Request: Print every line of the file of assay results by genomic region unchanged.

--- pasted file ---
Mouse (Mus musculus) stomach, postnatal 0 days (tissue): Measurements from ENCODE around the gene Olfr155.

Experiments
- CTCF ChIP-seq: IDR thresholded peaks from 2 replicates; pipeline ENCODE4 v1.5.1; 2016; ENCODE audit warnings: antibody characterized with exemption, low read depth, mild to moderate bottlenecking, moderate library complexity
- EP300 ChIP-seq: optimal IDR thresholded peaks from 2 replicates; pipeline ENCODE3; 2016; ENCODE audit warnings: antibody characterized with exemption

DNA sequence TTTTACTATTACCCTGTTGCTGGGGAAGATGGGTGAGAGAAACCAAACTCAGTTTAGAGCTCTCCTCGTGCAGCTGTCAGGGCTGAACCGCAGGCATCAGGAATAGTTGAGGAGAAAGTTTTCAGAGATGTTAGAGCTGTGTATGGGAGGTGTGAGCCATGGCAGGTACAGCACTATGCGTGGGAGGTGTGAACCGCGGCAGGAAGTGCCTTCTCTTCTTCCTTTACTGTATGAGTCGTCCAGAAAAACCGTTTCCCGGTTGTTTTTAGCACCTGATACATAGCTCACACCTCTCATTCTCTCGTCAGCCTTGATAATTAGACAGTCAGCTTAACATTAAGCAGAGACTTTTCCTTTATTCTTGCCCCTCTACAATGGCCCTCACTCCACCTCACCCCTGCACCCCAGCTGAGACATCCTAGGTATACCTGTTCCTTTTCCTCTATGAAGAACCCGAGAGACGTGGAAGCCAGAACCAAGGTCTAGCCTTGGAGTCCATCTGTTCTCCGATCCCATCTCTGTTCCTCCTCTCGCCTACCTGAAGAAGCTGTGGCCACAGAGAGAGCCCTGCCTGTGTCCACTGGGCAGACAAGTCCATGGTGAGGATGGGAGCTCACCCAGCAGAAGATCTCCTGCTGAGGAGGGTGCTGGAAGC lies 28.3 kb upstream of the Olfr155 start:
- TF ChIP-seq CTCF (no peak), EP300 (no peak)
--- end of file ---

Mouse (Mus musculus) stomach, postnatal 0 days (tissue): Measurements from ENCODE around the gene Olfr155.

Experiments
- CTCF ChIP-seq: IDR thresholded peaks from 2 replicates; pipeline ENCODE4 v1.5.1; 2016; ENCODE audit warnings: antibody characterized with exemption, low read depth, mild to moderate bottlenecking, moderate library complexity
- EP300 ChIP-seq: optimal IDR thresholded peaks from 2 replicates; pipeline ENCODE3; 2016; ENCODE audit warnings: antibody characterized with exemption

DNA sequence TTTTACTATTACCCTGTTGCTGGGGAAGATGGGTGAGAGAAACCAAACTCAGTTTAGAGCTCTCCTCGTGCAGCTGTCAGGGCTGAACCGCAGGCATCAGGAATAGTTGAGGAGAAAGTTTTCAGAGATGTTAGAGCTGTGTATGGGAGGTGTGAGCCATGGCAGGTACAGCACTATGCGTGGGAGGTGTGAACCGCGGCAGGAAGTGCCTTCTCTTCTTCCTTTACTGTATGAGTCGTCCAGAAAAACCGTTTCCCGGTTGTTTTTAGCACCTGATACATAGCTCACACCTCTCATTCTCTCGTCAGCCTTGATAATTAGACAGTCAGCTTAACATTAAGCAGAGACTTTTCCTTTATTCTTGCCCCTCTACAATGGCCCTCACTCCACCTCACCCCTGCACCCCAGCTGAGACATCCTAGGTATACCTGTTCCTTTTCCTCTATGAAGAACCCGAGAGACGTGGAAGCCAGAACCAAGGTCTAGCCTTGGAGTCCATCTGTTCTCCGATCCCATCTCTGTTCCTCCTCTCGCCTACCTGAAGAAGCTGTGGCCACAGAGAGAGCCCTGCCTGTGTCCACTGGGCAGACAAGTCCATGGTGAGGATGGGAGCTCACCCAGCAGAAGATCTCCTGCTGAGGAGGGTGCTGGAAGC lies 28.3 kb upstream of the Olfr155 start:
- TF ChIP-seq CTCF (no peak), EP300 (no peak)